As for the chorus - it's never sounded better, and that's saying something. Christophers seems to have a special magic with chorales - diction, musicality, variety, he gets it all, and this time the singing was beautifully integrated with the dynamics of the orchestral playing (rather than just "sitting on top of it," as sometimes happens). Some might argue a few of Christophers's decisions were eccentric, and he makes no bones about the fact that he works up his own "edition" of Messiah every year (just as Handel did, btw). But in my book, Christophers gets so much right that's it silly to quibble over details, and at any rate, many of his unusual tweaks proved fascinating in their own right (and he certainly fielded nothing as bizarre as last year's whispered "Hallelujah" chorus). I couldn't help but join in the roars of approval that met the chorus and orchestra on the finale, which also read as a general affirmation of how lucky we are to have Mr. Christophers leading Handel and Haydn.

The shocking statistic that surprises no one

The theatrical blogosphere is currently abuzz about a supposedly shocking statistic coming out of a new study from the Theatre Development Fund by Todd London and Ben Pesner (with research by London and Victoria Bailey, and statistical analysis by Zannie Giraud Voss).

Of course the statistic is disturbing - it's just not surprising.

In the study, titled outrageous fortune: the life and times of the new american play, London and Pesner have apparently surveyed some 250 American playwrights, and discovered that 42% of them have received advanced training at various MFA programs (or the equivalent), and that of these, 9 out of 10 came from only seven programs.

To quote the study (in a leak from David Dower):

"The picture that appears is not merely of a track for training, but a system, with a handful of prestigious graduate programs feeding the field, offering entree to their students where access might otherwise be more difficult."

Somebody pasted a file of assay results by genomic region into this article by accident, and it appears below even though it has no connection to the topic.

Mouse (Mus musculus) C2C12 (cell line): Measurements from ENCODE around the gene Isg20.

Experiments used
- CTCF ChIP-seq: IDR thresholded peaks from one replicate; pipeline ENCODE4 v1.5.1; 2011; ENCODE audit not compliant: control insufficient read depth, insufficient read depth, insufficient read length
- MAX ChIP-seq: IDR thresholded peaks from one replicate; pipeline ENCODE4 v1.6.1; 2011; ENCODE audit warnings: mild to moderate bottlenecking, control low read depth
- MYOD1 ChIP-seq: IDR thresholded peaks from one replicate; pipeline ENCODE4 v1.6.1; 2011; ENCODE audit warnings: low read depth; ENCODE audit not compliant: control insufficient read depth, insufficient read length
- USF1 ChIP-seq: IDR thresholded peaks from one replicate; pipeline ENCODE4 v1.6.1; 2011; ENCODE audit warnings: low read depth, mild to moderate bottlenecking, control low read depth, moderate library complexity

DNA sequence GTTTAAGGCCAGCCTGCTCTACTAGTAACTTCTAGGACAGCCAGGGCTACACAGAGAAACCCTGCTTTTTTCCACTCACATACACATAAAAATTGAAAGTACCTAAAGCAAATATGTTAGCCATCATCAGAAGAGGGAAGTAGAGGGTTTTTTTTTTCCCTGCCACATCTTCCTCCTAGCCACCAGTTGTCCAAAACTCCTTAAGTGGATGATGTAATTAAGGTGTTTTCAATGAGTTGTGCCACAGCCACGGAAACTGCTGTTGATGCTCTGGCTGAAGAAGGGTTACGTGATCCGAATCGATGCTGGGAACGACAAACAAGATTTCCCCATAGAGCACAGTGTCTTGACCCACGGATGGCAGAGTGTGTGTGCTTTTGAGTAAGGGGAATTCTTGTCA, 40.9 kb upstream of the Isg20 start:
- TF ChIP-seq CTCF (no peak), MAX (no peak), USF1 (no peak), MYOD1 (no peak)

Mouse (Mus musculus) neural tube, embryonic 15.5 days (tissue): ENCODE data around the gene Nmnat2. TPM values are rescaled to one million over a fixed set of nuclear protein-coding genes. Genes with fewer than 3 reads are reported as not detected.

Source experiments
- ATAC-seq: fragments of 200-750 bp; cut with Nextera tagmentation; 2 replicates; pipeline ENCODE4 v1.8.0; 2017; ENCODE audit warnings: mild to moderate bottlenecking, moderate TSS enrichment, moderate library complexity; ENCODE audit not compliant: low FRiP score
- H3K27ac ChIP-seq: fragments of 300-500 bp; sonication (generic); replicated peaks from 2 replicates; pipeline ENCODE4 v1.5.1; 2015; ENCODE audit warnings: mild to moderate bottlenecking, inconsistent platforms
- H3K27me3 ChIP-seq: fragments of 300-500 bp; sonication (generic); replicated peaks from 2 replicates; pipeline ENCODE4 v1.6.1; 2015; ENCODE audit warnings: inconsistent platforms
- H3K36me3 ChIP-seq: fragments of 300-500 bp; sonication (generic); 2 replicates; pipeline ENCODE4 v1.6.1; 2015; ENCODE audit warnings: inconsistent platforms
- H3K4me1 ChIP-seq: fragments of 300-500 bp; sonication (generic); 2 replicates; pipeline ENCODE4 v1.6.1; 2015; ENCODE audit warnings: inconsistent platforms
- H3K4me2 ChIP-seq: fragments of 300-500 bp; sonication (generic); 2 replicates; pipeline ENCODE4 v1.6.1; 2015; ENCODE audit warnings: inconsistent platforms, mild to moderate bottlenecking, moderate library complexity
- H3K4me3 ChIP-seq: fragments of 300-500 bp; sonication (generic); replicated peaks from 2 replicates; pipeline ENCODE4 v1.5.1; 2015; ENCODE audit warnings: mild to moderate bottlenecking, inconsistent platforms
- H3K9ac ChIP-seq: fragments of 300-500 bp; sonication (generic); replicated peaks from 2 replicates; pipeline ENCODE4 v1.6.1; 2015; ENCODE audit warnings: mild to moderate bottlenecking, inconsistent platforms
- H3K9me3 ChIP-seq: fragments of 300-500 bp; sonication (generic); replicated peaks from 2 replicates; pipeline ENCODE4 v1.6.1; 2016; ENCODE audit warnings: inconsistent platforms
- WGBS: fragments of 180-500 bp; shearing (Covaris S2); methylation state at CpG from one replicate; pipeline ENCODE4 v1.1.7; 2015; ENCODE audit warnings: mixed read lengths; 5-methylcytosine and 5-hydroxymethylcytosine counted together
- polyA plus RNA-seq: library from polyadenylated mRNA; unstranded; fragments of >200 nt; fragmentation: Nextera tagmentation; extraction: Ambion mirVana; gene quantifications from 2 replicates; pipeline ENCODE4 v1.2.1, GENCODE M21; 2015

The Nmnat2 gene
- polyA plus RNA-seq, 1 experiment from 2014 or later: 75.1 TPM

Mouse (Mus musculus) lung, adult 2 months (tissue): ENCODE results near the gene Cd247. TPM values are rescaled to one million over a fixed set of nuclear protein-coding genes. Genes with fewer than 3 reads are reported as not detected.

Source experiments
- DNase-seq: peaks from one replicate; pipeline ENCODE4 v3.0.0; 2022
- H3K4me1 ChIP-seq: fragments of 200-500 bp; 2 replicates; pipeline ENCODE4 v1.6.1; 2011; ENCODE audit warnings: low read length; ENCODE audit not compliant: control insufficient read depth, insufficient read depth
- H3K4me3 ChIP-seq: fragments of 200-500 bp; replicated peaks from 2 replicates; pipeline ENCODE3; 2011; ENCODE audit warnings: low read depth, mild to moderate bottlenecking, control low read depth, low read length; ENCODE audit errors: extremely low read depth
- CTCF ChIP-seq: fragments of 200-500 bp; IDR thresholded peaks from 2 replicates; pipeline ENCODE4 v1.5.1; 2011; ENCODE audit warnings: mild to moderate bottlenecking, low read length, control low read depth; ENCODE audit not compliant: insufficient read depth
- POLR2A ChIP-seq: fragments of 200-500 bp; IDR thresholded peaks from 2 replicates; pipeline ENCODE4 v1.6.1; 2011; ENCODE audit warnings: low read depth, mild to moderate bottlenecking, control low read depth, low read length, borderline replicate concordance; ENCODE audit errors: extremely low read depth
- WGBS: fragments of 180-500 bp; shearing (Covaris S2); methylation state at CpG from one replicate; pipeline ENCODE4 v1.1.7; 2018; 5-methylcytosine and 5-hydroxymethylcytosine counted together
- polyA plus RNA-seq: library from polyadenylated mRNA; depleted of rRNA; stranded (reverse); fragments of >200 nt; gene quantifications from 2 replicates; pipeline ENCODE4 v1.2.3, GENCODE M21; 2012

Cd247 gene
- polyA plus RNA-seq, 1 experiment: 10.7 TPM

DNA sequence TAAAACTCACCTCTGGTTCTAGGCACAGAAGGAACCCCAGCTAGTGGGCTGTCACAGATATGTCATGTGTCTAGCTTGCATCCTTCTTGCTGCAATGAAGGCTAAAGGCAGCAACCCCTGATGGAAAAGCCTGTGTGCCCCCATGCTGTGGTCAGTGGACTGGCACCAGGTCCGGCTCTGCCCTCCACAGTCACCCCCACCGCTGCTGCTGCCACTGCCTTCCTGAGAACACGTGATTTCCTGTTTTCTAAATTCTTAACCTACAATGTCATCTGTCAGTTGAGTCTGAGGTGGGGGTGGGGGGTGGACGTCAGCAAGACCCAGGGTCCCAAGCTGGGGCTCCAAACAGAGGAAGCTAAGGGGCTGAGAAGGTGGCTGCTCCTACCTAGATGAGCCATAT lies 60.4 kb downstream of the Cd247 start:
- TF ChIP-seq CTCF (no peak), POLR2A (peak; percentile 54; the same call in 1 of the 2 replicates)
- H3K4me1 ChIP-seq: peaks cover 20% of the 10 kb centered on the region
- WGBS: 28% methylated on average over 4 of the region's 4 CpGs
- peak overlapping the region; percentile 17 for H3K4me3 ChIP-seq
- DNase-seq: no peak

Many bloggers seem stunned by this - although it's been obvious to me for some time, as I've often noted, that universities have been encroaching on theatrical practice in a disturbing way. Would we be suffering Sarah Ruhl's career, or Jordan Harrison's, for instance, without the influence of Paula Vogel, late of Brown and now of Yale? Probably not. And would we be getting more productions of our best playwrights (few of whom have MFAs) without this farm system, and the production slots it claims? Probably yes.

Another troubling aspect of the "universification" of the theatre is, of course, the homogenized sense of "diversity" that suffuses so many of our stages, along with a growing sense of empowered political correctness; the blogosphere's own "diversinazis" (Isaac Butler, Adam Thurman, and Scott Walters) have recently been musing about actually suing theatres over staff quotas, for instance. Meanwhile it becomes harder and harder for individual voices without academic advocates to be heard - nobody, it seems, cares about that kind of diversity. So are the universities the enemy? Or is the new mode of "diversity as career ladder" the problem? More to come, after I've read and absorbed that new study!

Tuesday, December 8, 2009

The Emerson String Quartet (above) has been playing together for - well, actually for only thirty-three years, but considering the group has never suffered a single change in personnel*, it probably counts as the Methuselah of string quartets (particularly when other venerable musical partnerships, like the Beaux Arts Trio, have been taking their final bows). Its violinists, Eugene Drucker and Philip Setzer, both studied under the same teacher (violinist Oscar Shumsky), so their connection goes back even further. When the Emersons (who named themselves after the great Ralph Waldo) begin to play, you sense immediately that everything that needed to be worked out between them was settled long ago. Long ago. As in eight Grammys ago (the number the quartet has been awarded - soon, perhaps, to be nine, as their current album, Intimate Letters, has been nominated).